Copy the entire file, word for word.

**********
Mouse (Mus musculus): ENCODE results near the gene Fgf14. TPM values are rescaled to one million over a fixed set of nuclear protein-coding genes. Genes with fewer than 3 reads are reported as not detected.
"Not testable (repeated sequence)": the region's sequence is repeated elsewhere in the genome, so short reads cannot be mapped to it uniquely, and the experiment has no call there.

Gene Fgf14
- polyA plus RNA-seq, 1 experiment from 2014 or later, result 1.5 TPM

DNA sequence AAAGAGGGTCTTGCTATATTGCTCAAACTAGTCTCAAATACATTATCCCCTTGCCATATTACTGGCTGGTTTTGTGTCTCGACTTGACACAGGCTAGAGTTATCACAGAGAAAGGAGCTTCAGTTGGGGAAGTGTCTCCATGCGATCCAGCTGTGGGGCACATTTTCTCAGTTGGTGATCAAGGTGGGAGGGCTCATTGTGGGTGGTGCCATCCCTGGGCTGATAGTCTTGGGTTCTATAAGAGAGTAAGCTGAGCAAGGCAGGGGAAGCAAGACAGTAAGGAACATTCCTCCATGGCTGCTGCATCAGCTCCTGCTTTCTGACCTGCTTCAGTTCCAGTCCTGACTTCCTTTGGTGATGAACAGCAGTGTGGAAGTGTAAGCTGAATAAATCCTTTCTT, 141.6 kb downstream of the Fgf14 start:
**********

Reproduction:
Mouse (Mus musculus): ENCODE results near the gene Fgf14. TPM values are rescaled to one million over a fixed set of nuclear protein-coding genes. Genes with fewer than 3 reads are reported as not detected.
"Not testable (repeated sequence)": the region's sequence is repeated elsewhere in the genome, so short reads cannot be mapped to it uniquely, and the experiment has no call there.

Gene Fgf14
- polyA plus RNA-seq, 1 experiment from 2014 or later, result 1.5 TPM

DNA sequence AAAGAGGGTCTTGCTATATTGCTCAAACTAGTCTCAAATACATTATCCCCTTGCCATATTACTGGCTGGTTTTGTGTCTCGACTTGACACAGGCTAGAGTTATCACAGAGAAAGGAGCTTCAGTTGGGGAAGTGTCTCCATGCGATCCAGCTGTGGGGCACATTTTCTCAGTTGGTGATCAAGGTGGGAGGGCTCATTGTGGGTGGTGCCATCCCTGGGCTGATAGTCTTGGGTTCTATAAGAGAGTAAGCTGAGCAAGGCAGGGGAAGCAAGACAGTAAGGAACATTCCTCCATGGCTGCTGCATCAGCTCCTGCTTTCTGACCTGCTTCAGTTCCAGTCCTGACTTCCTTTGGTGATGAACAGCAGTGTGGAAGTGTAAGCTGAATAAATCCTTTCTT, 141.6 kb downstream of the Fgf14 start: